Studies show that young children who engage in puzzles at home develop better spatial skills than those who don’t.
They assist test preparation
Maths challenges can help children develop skills they need for academic exams like the SATs, Year 7 CATs etc. These activities allow children to develop their reasoning skills and improve their memory. Furthermore, it helps build the understanding of non-verbal concepts like shape, space and number.
Math games help build friendships
Working together on math challenges is a great way for children to socialise and develop new friendships. Furthermore, working with a partner is also a great opportunity for children to practise conversing using mathematical language.
They increase your child’s earnings in future
A study showed that children who have strong maths skills at age 10 earn significantly more in their 30s.
How to use Math puzzles for your Kids?
Make sure the puzzles are at the right level for your child
Problems that are too easy will mean that your kids will get bored and thus, disengage from the lesson. On the other hand, if the problems are too difficult to solve, then they will get frustrated and give up early.
There is a time and a place for math problems
Math puzzles work great to reinforce mathematical concepts you kids have already learnt. Thus, rather of using them to teach new concepts use them for the above purpose instead. Furthermore, the math puzzles you use shouldn’t solely be based on mental maths skills, but on conceptual understanding.
Give your kids space to figure out the problem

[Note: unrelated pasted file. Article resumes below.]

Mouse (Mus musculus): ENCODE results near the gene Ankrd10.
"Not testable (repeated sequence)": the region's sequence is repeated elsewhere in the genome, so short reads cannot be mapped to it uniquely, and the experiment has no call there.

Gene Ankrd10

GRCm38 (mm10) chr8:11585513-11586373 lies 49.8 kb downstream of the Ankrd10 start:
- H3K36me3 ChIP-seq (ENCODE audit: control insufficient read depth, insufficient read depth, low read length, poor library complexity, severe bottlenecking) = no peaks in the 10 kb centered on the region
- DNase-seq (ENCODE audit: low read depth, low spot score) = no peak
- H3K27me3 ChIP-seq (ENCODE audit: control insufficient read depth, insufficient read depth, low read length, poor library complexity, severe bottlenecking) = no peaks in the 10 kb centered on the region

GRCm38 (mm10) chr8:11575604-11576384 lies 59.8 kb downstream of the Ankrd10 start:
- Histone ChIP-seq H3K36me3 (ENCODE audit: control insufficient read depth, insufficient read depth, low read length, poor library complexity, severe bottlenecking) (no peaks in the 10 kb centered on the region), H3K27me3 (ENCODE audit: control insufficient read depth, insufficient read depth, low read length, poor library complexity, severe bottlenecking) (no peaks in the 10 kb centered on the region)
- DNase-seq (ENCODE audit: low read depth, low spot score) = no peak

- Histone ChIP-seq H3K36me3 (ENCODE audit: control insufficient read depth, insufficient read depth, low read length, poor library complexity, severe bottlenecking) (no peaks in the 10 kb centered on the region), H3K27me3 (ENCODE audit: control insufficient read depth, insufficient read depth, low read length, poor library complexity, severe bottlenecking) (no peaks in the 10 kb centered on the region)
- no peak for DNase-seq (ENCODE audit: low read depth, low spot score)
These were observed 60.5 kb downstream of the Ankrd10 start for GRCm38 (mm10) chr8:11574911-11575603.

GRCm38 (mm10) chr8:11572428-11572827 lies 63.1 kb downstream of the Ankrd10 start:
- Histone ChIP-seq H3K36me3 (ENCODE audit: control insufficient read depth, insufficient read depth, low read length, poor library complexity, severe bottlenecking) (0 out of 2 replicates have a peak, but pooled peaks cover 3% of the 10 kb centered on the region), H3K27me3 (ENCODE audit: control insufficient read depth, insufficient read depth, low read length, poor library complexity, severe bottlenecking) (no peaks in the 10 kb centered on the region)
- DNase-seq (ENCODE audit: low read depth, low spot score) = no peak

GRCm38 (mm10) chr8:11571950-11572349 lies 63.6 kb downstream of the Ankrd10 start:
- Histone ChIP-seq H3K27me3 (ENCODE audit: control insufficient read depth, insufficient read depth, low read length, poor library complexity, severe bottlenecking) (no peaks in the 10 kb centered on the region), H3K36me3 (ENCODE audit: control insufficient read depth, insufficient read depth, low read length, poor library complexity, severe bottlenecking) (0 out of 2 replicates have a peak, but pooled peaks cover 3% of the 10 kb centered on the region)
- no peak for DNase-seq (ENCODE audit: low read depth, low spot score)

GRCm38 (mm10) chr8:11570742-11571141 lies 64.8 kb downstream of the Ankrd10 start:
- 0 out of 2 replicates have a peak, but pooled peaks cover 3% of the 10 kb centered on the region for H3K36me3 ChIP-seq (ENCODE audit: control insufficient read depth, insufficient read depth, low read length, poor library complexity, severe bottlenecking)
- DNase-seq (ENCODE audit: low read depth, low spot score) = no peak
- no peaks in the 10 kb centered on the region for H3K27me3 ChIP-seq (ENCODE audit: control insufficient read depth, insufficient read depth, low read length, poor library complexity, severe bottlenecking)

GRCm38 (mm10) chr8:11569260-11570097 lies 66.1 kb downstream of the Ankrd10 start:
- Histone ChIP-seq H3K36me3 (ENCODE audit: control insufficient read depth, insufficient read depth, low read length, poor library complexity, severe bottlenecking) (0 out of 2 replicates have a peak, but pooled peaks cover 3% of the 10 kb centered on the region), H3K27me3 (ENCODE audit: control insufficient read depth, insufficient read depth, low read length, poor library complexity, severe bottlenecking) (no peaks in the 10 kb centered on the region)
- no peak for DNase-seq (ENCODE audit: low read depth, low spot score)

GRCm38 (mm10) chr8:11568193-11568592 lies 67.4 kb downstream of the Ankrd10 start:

Several experimental studies show that playful, exploratory learning results in the more creative and flexible use of materials than explicit training from an adult. Thus, you must give your kids space to struggle with a problem on their own before jumping in to help them. Kids learn more from coming up with their own reasoning than just watching you solve it for them.
Model puzzles for your children
Use interesting problems like the Mobius strip to amaze your children before pulling them into a discussion about the mathematical concept of the problem it represents.
What is mathematical logic?
Math is not logic. Logic is a study of how things are related to and affect each other. However, there is something known as mathematical logic which is a part of the maths field. This field looks at how logic applies to math problems. Math logic governs many of the ways we think and study everything around us. Furthermore, it also helps us to develop new ways of running our society better.
What are math logic puzzles?
A math logical puzzle is a problem that is solved through deductive reasoning.
What are the different types of mathematical puzzles?
Math puzzles can be divided into different categories. They are as follows.
1. Numbers, arithmetic, and algebra. For example, KenKen
2. Combinatorial puzzles. For example, sudoku
3. Tiling, packing, and dissection. For example, tangram, Soma cube
4. Analytical or differential puzzles. For example, an ant on a rubber rope
5. Probability. For example, Monty Hall problem
6. Topology, knots, graph theory. For example,
9. 0-player puzzles. For example, the flexagon
Where was the first math game played?
The oldest math games originated in the African region to the south of the Sahara.
What are the world’s greatest mathematical puzzles?
The goal of the Archimedes Stomachion is to specify in how many different ways can 14 pieces be put together to form a square. This puzzle was solved in 2003 and mathematicians concluded the number to be 17,152.
Wheat on a chessboard problem
The Sissa’s Chessboard problem has been used for centuries to explain the nature of geometric growth It is also the earliest puzzle involving chess. According to legend, King Shirham declared a reward of one grain of wheat on the first square of a chessboard, two on the second square, four on the third, and so on. The question is, how many grains of sand would he have to give for all 64 squares on the board.
One way to determine the total is to calculate the sum of the first 64 terms of a geometrical progression, which results in 18,446,744,073,709,551,615 grains of wheat.